Page 100 of A Field Guide to iLANDing.
Through Body, Through Earth, Through Speech
Through Body, Through Earth, Through Speech engaged the general public in the Queens Flushing Meadows—Corona Park and Willets Point neighborhoods through research around questions of difference, biodiversity, proximity, and intervention. The collaborators explored and reinterpreted these questions through the cross-pollination of artistic practice and scientific method. Their processes included rat sample collecting, listening, recording, moving and mapping scores, tracings, video, and performance.
alertness of a collaborative narrative to come
all bodies present
are all bodies present
a listening body
a group a tangle a tango a culmination a soup a sensorial stitching a resistance
i don’t recognize this place
Earthdance spatially, a model partially
a breath an imagined space
Flushing Meadows in mind but out of touch
move in the space in your own way
listening to the space
the space listening to you
a cranial sacral pulse
an awareness of a cranial sacral pulse
seeing yourself becoming aware of a cranial sacral pulse
a circle of bodies in the forest, touching each others cranial sacral pulses, literally
a pulsing circle
a patch of dirt on the floor unraveling into an ecosystem
if you stare at it long enough
a series of scales unmeasured though noticed
coining the way we speak of these anecdotes as anecdotes
there are thousands of salamanders all around us, sitting very very still
a series of scales unmeasured though noticed
resistance to speech
consistent interest in speech
processes of translation
miscommunications flowing into translations
a night walk
a process of revealing one’s movements that molded their place into this moment
what is your process
is it visible
is it contagious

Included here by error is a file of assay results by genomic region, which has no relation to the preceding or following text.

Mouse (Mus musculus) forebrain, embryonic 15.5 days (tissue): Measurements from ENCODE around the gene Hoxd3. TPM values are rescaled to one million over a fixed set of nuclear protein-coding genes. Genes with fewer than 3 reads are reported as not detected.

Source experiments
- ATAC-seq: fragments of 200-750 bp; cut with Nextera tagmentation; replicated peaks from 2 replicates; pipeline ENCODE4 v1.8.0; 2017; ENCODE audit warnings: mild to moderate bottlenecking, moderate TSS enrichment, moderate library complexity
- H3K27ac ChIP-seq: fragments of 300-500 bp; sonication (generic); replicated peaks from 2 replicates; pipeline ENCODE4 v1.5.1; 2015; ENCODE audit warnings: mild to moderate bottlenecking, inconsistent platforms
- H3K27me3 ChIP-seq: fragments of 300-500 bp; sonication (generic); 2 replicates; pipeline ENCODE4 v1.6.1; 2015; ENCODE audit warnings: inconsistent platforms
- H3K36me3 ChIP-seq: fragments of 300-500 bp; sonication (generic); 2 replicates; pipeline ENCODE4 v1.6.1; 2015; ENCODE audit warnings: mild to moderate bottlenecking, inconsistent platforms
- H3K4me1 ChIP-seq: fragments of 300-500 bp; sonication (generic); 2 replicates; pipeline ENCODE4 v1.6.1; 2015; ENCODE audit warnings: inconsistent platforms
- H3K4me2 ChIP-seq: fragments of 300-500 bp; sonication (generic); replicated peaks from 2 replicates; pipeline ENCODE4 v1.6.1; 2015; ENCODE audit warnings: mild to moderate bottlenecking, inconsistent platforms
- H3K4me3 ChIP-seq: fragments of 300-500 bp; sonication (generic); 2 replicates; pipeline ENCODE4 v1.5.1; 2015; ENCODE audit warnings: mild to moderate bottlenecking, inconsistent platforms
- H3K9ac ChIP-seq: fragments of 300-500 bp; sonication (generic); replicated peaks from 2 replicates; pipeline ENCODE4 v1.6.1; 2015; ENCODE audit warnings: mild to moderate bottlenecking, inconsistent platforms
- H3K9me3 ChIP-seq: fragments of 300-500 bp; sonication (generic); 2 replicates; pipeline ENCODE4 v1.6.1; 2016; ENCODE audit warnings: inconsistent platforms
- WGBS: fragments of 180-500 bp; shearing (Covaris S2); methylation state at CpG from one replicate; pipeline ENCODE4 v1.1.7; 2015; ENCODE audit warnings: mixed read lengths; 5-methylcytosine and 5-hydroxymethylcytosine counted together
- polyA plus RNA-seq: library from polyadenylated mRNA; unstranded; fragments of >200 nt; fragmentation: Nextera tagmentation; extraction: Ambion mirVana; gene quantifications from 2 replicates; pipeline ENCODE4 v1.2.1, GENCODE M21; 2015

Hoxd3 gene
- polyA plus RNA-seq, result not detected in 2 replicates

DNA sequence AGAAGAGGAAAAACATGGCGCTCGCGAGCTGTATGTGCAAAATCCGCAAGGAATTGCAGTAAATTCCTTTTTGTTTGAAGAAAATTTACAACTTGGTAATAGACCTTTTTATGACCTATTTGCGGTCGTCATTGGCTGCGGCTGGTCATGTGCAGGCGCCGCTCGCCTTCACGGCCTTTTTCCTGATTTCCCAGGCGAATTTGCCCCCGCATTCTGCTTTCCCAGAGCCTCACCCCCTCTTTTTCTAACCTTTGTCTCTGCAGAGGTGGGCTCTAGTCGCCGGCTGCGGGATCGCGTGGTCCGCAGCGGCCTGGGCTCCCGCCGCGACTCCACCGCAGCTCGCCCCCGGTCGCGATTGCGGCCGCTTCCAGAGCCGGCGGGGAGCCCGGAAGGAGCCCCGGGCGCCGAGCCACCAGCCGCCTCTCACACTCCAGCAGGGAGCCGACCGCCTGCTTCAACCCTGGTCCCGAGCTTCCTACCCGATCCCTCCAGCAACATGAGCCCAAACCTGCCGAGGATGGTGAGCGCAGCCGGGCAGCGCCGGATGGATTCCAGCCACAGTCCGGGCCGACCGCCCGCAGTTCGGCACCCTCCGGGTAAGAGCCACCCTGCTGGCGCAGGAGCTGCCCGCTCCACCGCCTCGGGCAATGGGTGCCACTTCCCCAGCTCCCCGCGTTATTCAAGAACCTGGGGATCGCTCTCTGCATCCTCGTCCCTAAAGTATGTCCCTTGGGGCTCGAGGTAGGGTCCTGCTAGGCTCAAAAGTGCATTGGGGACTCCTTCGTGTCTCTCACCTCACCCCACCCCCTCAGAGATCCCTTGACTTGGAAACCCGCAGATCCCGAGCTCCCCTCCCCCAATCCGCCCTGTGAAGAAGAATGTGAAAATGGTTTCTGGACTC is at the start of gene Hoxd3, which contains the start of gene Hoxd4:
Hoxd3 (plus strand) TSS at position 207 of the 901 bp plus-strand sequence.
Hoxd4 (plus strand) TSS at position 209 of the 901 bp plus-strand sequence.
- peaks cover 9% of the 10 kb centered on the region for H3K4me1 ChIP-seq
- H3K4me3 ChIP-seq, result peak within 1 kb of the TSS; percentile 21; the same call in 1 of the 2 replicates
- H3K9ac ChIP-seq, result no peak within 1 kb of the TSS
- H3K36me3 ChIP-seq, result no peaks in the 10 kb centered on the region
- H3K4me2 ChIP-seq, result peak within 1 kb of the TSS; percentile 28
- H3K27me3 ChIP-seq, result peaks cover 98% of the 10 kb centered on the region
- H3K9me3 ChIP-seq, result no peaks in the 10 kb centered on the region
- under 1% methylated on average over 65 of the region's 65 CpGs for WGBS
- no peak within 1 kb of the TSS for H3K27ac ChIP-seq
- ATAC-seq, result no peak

is it a science
how is your body doing?
are you grossed out by feet
did you know this mushroom produces puffs of smoke
this reflects a rural to urban gradient
there is a rural to urban gradient
how do we understand objects materials destruction relationships
print paint and draw with me
a perfect time to listen to the resonance of surfaces through contact mics
are you looking? did you see? are you experiencing?
who wants to cook with me tonight
what can i do
look in the guest fridge
can i use the microscope? it is time for alone time
it is time to regroup
analogous sameness difference
i look for difference but i want to feel sameness
or something like that
or the reverse depending
what are interests of the group
what is the group
how much does the group lead the other group, the public group
we are all in public, or are we
there is psychic transferral of information too
are we a cult
is dancing movement , movement dancing
an umbrella above our body scan meditations
did you fall asleep during that body scan meditation?
just notice and if you can’t it’s okay
just let the thought happen and pass
should we record it?
how many days have passed?
our bodies hold information
ruralish to urban again
We hosted our third public program for the collaboration Through Body, Through Earth, Through Speech on Thursday at Eyebeam as part of their multichannel concert series. In preparation, we had been visiting the park and interviewing park goers about what they do at the park, favorite memories, and their visions of the park’s future.
This process was very difficult, as our group is a bit shy, but it was such a nice way for us to get to know the people who use the park in a really different way. It was amazing to talk to young people who have so many memories at the park already. My memories are also locked into many experiences of being outside, so these stories resonated with me. It was also nice to talk to older folks who remembered the World’s Fairs and had a very different history with the park.